Stuttgart, November 27, 1935
Stuttgart Musikhochschule (1955-58); privately in Venice with Luigi Nono (1958-60); the electronic music studio at the University of Ghent (1965)
Taught many times at the Darmstadt summer courses (1978-2006); and in Hanover (1976-81) and Stuttgart (1981-99)
Mark Andre, Kunsu Shim, Elena Kats-Chernin, Erik Ulman, Clemens Gadenstätter
Schwankungen am Rand at the Donaueschinger Musiktage in 1975
Das Mädchen mit den Schwefelhölzern, 1996
‘His music recalls and reconsiders the past, but breaks free, so that filtered, fragmented shards of the musical past – Mozart, Haydn, Beethoven, Mahler, Strauss, Xenakis, Stockhausen – drift by at a surreal distance.’ (Paul Morley, 2010)
‘My music might not be music, but what is it? That’s the crucial question: what is music today?’
When I started writing about music 15 years ago, Helmut Lachenmann felt like more of a cause than a composer – the giddy dream that if only his ideas could catch on at home, the rearguard instincts and parochial mindset of the UK contemporary music scene might at last receive the wake-up call it so badly needed. Back then, a dedicated Lachenmann interpreter like the pianist Ian Pace or the cellist Anton Lukoszevieze might occasionally programme a Lachenmann piece in some small London venue; but otherwise, all roads led to the Huddersfield Contemporary Music Festival, the only British institution that treated Lachenmann’s music with the serious devotion it deserves.
Against the rise and rise of Holy Minimalism and composers talking up the ‘rebirth’ of conventional tonality as a way of justifying humdrum tonal music, identifying yourself as a Lachenmann fan during the mid-1990s was perceived as taking a radical stance – but I always felt that was a pity. I genuinely got off on the sound of Lachenmann’s music. The first piece I heard, Accanto, his 1976 work for clarinet and orchestra, turned my world upside down and made certain that music could never be the same again. What to make of those restless, twitchy motor rhythms that ticked excitedly at the very edge of audibility – busily, percussively, drily, suddenly hitting a dynamic level loud enough to shout above the vinyl crackle of the LP I’d borrowed. Why would a composer want to make an orchestra sound like that? How were instruments coerced into producing those sounds? And out of this fluttery white noise emerged something wholly unforeseen – scraps of Mozart’s Clarinet Concerto, familiar melodic patterns all diced up with notes airbrushed away, or no recognisable notes at all, but a breathy, toneless memory instead, the disintegrating melodic contours without any of the filigree.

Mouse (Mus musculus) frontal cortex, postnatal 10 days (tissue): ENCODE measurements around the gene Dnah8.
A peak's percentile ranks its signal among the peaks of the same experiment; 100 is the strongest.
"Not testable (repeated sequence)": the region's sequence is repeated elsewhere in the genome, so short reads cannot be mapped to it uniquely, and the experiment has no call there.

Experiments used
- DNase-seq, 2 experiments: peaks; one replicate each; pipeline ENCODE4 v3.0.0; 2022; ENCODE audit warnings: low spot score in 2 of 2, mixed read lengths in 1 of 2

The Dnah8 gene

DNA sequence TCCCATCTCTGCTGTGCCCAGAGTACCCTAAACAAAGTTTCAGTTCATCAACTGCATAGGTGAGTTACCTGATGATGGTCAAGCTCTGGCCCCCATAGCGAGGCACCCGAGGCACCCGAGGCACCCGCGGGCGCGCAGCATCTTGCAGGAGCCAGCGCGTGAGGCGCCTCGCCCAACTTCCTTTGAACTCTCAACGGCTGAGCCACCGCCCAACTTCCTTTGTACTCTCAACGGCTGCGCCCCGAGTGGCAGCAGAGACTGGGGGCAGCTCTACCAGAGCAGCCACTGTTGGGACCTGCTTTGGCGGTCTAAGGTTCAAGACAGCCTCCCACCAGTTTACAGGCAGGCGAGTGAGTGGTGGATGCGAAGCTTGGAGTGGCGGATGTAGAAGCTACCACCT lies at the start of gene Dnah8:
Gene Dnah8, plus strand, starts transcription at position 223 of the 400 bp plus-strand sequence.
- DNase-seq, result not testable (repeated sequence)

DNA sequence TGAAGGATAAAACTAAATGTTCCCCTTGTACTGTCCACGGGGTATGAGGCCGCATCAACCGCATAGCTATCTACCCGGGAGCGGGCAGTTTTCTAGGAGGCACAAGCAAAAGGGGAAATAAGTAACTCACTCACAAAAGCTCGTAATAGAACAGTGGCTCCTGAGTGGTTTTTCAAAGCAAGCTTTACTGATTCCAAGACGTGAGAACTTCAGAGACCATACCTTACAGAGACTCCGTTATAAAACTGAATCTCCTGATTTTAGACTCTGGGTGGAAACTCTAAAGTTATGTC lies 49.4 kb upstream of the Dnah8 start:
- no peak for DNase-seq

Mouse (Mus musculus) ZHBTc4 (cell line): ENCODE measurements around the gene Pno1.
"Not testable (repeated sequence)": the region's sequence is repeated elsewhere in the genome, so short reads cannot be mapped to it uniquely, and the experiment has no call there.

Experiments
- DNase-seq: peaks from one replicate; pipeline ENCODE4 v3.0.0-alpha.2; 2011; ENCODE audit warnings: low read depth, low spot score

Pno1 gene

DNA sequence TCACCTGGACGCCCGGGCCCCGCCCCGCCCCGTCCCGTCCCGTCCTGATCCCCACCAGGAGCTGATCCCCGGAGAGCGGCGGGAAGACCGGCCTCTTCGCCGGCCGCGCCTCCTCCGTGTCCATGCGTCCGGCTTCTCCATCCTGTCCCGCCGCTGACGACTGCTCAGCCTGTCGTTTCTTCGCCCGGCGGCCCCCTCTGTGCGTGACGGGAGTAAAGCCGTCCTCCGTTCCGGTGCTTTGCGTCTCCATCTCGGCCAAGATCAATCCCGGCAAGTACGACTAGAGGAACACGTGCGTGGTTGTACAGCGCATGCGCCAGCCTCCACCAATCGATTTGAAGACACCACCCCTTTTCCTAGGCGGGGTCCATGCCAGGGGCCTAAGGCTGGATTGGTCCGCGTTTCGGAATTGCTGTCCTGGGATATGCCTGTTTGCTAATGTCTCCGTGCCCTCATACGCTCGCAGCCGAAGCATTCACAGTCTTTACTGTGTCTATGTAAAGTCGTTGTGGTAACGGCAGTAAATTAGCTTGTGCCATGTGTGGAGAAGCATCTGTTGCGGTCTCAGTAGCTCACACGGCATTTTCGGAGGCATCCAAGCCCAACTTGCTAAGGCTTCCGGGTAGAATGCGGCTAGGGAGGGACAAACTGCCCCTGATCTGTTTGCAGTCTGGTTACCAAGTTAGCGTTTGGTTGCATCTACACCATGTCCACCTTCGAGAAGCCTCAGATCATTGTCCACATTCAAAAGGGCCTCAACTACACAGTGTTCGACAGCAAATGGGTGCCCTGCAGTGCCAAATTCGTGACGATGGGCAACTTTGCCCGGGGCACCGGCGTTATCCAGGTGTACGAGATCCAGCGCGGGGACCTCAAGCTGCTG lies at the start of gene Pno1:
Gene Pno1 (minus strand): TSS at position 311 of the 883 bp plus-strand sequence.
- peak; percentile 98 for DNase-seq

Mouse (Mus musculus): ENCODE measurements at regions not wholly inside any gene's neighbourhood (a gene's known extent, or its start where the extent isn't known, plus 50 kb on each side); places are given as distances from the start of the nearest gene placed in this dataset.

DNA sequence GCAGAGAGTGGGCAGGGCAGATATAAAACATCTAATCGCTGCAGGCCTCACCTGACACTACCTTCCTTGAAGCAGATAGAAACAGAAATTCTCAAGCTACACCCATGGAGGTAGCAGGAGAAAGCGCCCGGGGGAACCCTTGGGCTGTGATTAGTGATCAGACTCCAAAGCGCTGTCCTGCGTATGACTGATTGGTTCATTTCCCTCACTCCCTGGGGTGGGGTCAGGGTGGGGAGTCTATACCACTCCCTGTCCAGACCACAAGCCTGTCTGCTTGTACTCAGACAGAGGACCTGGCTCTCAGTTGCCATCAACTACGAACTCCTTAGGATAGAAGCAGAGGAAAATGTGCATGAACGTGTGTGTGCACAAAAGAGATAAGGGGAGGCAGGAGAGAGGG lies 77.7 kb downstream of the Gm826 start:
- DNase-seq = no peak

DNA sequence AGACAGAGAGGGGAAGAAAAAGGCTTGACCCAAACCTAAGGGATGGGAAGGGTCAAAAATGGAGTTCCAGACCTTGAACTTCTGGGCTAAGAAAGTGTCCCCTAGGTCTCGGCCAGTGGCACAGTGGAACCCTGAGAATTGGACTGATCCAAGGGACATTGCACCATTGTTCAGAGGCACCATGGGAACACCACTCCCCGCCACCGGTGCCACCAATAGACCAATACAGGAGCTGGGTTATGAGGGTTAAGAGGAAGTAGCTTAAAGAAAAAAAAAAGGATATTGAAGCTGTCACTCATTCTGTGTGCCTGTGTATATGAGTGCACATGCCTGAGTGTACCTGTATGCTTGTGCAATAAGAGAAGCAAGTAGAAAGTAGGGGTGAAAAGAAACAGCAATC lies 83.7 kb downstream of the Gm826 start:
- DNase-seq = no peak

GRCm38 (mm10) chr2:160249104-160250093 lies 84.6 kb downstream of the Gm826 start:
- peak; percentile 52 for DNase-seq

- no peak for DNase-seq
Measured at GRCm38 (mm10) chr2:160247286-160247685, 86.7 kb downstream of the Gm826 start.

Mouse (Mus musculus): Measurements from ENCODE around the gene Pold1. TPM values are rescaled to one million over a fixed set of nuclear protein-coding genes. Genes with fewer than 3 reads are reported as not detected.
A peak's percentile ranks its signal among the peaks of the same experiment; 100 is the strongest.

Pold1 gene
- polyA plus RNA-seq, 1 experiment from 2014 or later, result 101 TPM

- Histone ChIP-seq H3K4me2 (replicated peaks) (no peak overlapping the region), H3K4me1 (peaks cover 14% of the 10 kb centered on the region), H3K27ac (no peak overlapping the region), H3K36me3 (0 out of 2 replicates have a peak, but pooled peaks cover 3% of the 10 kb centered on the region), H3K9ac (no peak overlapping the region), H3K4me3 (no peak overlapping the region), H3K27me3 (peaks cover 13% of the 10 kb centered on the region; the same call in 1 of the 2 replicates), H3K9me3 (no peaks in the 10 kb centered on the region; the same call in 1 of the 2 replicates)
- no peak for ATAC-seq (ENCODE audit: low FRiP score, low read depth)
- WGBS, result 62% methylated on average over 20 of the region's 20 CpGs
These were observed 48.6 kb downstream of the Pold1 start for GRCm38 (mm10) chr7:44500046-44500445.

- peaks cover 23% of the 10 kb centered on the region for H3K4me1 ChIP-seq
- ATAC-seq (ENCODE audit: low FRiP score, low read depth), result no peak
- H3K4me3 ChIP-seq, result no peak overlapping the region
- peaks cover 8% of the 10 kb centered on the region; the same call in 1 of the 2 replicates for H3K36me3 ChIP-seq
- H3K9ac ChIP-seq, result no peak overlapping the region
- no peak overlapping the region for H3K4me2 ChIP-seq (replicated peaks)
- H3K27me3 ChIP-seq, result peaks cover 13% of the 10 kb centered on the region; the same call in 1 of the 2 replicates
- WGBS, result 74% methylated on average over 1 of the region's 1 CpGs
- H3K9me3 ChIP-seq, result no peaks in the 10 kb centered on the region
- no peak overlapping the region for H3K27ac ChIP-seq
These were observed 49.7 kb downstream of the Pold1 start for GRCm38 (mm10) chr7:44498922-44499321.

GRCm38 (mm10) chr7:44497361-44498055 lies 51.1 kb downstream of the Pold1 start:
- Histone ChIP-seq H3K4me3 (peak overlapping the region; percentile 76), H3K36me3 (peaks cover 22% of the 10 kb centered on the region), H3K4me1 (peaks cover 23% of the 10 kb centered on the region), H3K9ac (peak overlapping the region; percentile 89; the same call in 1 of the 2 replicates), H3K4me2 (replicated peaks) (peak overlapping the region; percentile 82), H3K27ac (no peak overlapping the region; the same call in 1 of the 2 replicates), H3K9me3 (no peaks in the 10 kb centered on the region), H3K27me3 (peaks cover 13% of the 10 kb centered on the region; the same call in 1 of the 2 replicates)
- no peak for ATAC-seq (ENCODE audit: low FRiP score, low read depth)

The next piece I heard, Gran Torso (1972, revised 1976, 1988), was a string quartet with a title that, to me, sounded like it might be riffing off Beethoven’s Grosse Fuge. Certainly, Lachenmann’s 20-minute structure had Beethovenian ambitions and weight. Mighty structural arcs sprouted from which robust sonic foundations were constructed – embedded with self-destruct buttons, those white-noise instrumental techniques I knew from Accanto, used to bruise and scatter the structure at the same time as it was gathering pace. Only when I received a tip-off about a philosophical article Lachenmann had written in 1980, ‘The “Beautiful” in Music Today’, did I start to appreciate why this music needed to sound like it did.
Concepts of ‘beauty’ ought to be central to any composer’s work, Lachenmann argued, but too often authentic beauty is confused with decorative and cosmetic beauty. For music to be truly ‘beautiful’ and therefore sublime, sound needs to be autonomous and free, not press-ganged by market forces into being an ornamental, saleable commodity. When the market tells you that Nat King Cole’s voice or the Mozart Clarinet Concerto is ‘beautiful’, alarm bells ought to sound. This ‘beautiful’ Mozart Clarinet Concerto as brought to you by the market – all those layers of sentiment, all those flouncy boxes of Mozart fudge for sale at the Salzburg Festival: is that the actual Mozart Clarinet Concerto? Could Mozart in fact be a more dangerous and subversive composer than the classical Establishment dare admit?